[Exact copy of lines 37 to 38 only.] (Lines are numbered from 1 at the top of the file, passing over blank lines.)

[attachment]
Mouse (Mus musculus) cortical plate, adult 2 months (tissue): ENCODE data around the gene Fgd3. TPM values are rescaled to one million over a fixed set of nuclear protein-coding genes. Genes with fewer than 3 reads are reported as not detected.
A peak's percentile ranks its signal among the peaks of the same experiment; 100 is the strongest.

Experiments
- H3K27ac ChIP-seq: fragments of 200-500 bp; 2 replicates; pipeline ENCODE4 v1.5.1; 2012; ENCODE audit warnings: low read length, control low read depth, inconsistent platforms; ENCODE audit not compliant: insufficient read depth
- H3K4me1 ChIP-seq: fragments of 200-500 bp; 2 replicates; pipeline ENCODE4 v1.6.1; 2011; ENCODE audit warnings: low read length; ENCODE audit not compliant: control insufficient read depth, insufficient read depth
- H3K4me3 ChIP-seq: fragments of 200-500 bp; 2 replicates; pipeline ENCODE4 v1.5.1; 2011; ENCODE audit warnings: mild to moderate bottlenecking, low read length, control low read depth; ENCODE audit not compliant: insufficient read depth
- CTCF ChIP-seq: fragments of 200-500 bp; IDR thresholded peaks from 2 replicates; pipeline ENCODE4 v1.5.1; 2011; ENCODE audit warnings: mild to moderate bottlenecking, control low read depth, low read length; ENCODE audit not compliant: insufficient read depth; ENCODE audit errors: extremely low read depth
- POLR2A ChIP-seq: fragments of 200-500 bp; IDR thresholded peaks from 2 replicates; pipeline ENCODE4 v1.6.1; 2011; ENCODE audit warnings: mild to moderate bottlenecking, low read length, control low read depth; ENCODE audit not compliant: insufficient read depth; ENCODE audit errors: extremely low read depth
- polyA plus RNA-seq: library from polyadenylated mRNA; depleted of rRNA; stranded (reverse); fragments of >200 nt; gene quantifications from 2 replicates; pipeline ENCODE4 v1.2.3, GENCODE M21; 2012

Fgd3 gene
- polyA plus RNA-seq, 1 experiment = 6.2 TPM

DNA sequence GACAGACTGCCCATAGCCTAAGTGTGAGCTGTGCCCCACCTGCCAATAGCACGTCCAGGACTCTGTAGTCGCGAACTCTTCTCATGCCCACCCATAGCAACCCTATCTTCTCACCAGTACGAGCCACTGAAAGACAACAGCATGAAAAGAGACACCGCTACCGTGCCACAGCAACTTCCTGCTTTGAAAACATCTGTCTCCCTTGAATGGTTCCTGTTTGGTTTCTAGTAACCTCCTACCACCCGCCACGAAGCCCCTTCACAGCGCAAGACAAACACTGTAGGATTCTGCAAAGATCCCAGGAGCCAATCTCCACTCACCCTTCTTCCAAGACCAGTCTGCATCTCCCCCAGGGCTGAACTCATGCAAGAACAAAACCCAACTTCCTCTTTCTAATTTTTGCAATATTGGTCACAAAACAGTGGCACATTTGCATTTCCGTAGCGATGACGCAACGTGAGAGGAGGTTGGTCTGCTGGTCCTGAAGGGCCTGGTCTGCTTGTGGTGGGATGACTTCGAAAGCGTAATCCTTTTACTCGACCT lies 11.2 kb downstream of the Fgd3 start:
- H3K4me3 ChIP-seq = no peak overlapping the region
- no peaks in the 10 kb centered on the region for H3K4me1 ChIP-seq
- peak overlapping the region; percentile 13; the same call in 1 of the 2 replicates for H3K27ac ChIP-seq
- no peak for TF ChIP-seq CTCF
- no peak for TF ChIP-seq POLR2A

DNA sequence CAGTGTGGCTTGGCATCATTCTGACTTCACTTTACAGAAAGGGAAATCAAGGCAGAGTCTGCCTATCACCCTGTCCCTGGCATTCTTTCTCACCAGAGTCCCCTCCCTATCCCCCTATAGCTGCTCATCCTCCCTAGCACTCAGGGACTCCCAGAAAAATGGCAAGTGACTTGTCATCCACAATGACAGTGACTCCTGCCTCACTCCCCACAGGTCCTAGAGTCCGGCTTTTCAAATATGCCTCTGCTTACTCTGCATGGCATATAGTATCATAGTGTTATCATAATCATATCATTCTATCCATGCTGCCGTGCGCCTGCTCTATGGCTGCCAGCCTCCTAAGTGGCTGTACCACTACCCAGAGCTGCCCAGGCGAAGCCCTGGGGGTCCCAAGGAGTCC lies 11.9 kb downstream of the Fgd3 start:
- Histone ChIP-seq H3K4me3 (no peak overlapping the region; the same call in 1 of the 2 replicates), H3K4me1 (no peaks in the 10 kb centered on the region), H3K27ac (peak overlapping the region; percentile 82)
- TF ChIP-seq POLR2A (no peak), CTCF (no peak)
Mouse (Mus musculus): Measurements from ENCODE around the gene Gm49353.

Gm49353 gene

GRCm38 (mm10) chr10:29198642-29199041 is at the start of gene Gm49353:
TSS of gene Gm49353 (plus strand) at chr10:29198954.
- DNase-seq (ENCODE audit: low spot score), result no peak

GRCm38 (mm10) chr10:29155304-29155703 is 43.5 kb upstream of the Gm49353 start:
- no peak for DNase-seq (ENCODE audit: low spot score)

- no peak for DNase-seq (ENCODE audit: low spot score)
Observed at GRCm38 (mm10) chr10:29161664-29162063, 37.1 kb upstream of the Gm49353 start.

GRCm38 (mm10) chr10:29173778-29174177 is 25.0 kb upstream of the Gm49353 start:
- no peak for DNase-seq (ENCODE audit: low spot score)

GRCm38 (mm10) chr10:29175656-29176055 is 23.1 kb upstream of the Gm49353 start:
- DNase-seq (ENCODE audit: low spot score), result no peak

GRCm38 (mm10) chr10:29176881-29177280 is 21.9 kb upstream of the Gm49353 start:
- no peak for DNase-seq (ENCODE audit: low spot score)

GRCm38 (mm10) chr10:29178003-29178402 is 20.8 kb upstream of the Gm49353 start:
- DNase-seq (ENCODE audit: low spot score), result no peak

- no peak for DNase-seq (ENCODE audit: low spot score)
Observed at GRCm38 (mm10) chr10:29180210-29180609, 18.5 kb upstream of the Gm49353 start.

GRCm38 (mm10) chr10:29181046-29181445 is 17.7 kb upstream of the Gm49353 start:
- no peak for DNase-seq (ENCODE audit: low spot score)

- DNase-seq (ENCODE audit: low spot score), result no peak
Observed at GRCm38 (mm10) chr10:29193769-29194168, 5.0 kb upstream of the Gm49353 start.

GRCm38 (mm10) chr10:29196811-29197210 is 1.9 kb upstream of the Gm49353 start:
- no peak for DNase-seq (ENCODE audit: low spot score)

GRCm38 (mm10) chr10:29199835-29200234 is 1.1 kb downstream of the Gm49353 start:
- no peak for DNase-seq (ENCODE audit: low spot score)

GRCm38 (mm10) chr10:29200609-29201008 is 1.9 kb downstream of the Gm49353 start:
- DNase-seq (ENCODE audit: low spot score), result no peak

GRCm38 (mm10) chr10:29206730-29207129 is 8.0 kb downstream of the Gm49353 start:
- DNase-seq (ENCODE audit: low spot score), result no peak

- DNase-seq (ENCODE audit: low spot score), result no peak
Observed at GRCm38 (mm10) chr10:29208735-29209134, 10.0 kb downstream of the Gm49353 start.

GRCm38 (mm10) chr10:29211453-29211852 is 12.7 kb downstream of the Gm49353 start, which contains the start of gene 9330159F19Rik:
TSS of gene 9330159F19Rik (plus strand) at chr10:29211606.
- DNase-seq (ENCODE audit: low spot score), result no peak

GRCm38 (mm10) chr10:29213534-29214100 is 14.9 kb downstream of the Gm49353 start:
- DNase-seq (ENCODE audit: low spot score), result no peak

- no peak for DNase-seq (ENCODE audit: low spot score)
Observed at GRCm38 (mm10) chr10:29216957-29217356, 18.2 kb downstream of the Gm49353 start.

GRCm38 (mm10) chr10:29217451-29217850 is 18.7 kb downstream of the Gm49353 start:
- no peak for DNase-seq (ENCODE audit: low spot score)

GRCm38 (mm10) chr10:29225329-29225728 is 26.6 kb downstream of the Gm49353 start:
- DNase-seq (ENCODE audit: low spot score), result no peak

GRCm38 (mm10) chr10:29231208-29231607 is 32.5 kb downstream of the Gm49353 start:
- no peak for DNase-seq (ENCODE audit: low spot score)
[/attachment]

- DNase-seq (ENCODE audit: low spot score), result no peak

- no peak for DNase-seq (ENCODE audit: low spot score)